Fundamentalism refers to a belief in a strict adherence to a set of basic principles (often religious in nature), sometimes as a reaction to perceived doctrinal compromises with modern social and political life.
Generally we, the modern & open minded population will consider Fundamentalism to be an ignorant concept, as it has strong ties with Fundamentalist Christians who believe, literally, that the Earth is 10,000 years old and Dinosaurs and Humans lived in the same era, and that Israel was put back in place by God’s will rather than by war-mongering political discourse, and that the reason to live a good life is so you can enter heaven upon your death. I am in Vancouver, Canada – a modern minded block of North America that is probably the most liberal-minded, open-minded and also most left-wing in all of North America.
Basic principles provide a solid ground on which to build other concepts on, and it seems that many people find it necessary to stick with some sort of principles in their lives. It makes us feel solid, safe, and driven. It gives us a sense of stability and direction to have a certain set of principles. As a matter of fact, having a set of principles is glorified in our culture. Movies portray a strong sense of principle. Jamie Foxx looks like such a tough guy when he says “I don’t negotiate with murders.” in the movie, “Law Abiding Citizen”. So sure, our culture likes a sense of principles, and they often do provide us with good direction.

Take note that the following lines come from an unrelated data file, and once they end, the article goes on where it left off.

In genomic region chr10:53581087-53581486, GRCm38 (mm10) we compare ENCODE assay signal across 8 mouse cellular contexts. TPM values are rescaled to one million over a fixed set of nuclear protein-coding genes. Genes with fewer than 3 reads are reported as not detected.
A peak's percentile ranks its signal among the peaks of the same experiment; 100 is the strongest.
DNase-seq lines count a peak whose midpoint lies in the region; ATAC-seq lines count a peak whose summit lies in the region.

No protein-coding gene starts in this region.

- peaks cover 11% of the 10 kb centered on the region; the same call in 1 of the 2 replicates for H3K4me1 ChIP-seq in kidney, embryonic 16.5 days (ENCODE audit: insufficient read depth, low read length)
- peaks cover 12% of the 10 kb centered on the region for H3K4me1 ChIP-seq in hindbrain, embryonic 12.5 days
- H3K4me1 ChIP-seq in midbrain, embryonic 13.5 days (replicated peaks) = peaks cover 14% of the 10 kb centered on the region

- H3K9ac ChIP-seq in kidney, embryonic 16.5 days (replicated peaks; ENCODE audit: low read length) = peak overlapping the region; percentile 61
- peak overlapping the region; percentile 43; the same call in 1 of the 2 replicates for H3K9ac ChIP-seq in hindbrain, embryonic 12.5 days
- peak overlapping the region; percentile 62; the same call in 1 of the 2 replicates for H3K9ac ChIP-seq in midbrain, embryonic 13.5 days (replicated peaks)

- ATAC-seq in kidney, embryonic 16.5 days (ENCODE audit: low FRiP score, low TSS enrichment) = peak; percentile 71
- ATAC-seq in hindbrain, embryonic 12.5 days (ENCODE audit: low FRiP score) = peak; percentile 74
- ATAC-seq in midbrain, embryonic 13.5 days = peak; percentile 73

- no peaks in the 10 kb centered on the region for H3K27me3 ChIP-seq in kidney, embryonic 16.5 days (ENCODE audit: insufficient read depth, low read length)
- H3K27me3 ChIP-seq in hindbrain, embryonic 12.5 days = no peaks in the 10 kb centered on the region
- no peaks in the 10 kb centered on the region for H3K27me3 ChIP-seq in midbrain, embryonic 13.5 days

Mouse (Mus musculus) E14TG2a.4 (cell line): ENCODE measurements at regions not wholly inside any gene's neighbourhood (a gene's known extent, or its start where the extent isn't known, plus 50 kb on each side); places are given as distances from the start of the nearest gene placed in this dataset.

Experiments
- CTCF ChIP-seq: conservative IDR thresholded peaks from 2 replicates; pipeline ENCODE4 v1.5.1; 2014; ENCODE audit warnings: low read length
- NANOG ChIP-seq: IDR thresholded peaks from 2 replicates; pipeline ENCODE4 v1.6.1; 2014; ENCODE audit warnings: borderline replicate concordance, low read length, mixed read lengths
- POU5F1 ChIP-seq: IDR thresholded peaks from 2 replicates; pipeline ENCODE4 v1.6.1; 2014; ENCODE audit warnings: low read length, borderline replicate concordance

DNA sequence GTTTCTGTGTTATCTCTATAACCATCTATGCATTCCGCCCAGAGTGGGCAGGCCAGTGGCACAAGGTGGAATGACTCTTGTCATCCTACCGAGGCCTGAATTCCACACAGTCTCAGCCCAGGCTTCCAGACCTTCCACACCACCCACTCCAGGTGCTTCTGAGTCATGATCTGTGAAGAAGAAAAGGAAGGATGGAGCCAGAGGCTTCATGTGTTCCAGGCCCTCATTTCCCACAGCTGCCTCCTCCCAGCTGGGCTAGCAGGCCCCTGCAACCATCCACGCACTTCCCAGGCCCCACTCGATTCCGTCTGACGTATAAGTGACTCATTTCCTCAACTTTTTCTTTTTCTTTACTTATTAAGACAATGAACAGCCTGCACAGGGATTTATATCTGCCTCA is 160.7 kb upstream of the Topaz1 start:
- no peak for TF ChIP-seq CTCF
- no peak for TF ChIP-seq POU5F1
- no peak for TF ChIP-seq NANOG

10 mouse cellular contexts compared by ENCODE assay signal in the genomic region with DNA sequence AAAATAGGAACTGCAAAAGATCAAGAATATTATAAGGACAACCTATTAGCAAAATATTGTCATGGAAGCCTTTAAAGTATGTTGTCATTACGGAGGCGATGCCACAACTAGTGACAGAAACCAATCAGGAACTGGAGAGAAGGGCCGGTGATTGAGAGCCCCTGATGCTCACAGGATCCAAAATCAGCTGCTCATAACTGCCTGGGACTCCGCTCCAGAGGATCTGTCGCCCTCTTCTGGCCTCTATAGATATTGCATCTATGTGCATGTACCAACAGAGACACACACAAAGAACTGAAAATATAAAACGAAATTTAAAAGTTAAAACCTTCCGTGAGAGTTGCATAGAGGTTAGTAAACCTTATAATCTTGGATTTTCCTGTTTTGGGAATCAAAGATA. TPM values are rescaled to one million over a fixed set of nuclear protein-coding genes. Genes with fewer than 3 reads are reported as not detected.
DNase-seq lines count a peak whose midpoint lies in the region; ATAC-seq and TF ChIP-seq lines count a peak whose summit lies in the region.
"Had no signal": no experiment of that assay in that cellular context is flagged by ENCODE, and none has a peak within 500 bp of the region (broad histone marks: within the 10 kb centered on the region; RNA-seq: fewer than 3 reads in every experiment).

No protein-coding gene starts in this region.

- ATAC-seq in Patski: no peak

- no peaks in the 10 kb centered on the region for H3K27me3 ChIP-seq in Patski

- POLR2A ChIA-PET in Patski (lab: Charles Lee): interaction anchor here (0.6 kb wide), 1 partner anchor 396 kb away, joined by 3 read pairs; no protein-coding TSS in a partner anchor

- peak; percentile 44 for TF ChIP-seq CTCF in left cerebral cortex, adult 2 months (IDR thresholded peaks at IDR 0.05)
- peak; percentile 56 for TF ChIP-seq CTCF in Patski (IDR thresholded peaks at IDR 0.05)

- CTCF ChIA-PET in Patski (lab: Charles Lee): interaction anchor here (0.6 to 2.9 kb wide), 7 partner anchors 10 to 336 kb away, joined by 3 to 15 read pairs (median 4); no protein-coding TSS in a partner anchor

I’d like to shed a new light on Fundamentalism. Fundamentalism, by its definition, has nothing to do with religion. It’s often associated with it, however, because people with strong religious beliefs will often exhibit traits of a Fundamentalist where nothing that crosses their fundamental beliefs is acceptable. Take, for example, the case of a 6 year old girl who was raped and impregnated in Africa. Medical advice suggested that she should have an abortion, as it can be deadly for a 6 year old girl to deliver. Financial and moral advice also suggested that a 6 year old becoming a mother is probably not the best thing. Fundamentalists, however, argued that since it is God’s child, and it is a life, it should be preserved, and if the 6 year old dies in the course of birth, it is also God’s will. Now, at this point, if you believe that the Fundamentalists were right, and the 6 year old should have kept and attempted delivery of the child, you can leave my website right now. Or you can stay and think and learn new ways to think. My point today is that Christian or Muslim Fundamentalism isn’t the only Fundamentalism we deal with in this modern day.
Another form of Fundamentalism that I believe to be a strong deterrent to the human civilization moving forward is Political Fundamentalism. Political Fundamentalism is what stops our laws and regulations from moving forward in a fast-changing era where the market and industry are rapidly expanding changing and growing. The private sector is able to move forward with these changes at breakneck speed, yet the governmental bodies are not able to catch up with them, at the dismay of the public.